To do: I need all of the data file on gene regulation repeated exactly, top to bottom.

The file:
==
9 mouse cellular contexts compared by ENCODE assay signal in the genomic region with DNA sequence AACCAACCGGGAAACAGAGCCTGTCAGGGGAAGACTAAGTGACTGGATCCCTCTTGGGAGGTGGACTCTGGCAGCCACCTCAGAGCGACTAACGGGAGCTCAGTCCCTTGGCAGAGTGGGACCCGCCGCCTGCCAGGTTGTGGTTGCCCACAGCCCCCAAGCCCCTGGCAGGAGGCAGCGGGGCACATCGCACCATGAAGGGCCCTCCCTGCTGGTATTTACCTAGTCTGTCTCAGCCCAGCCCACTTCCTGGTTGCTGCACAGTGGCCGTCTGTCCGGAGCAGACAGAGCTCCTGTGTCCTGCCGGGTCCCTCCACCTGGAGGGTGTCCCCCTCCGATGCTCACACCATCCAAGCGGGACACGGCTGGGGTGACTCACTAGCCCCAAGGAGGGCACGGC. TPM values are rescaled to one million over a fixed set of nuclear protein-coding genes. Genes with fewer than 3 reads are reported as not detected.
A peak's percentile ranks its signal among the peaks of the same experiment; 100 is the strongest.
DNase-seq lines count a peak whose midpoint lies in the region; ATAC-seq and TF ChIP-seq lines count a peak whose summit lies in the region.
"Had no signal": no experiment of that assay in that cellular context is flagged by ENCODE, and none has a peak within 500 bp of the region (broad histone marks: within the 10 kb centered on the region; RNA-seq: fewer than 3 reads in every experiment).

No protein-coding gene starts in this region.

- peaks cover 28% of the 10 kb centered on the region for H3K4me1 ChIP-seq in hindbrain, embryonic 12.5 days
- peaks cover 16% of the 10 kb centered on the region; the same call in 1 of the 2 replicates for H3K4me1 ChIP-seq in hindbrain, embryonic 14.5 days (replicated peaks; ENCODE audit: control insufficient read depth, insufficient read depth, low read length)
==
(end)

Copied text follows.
9 mouse cellular contexts compared by ENCODE assay signal in the genomic region with DNA sequence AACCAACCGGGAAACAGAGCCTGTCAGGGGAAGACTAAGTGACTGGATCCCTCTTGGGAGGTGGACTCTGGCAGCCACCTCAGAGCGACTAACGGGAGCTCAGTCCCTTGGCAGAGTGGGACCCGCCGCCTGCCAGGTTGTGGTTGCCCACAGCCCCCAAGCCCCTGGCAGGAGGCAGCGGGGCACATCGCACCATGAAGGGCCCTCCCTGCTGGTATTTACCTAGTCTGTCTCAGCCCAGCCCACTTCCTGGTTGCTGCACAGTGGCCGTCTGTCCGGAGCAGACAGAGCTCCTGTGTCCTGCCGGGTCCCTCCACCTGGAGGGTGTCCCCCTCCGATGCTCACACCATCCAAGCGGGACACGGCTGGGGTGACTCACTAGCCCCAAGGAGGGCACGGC. TPM values are rescaled to one million over a fixed set of nuclear protein-coding genes. Genes with fewer than 3 reads are reported as not detected.
A peak's percentile ranks its signal among the peaks of the same experiment; 100 is the strongest.
DNase-seq lines count a peak whose midpoint lies in the region; ATAC-seq and TF ChIP-seq lines count a peak whose summit lies in the region.
"Had no signal": no experiment of that assay in that cellular context is flagged by ENCODE, and none has a peak within 500 bp of the region (broad histone marks: within the 10 kb centered on the region; RNA-seq: fewer than 3 reads in every experiment).

No protein-coding gene starts in this region.

- peaks cover 28% of the 10 kb centered on the region for H3K4me1 ChIP-seq in hindbrain, embryonic 12.5 days
- peaks cover 16% of the 10 kb centered on the region; the same call in 1 of the 2 replicates for H3K4me1 ChIP-seq in hindbrain, embryonic 14.5 days (replicated peaks; ENCODE audit: control insufficient read depth, insufficient read depth, low read length)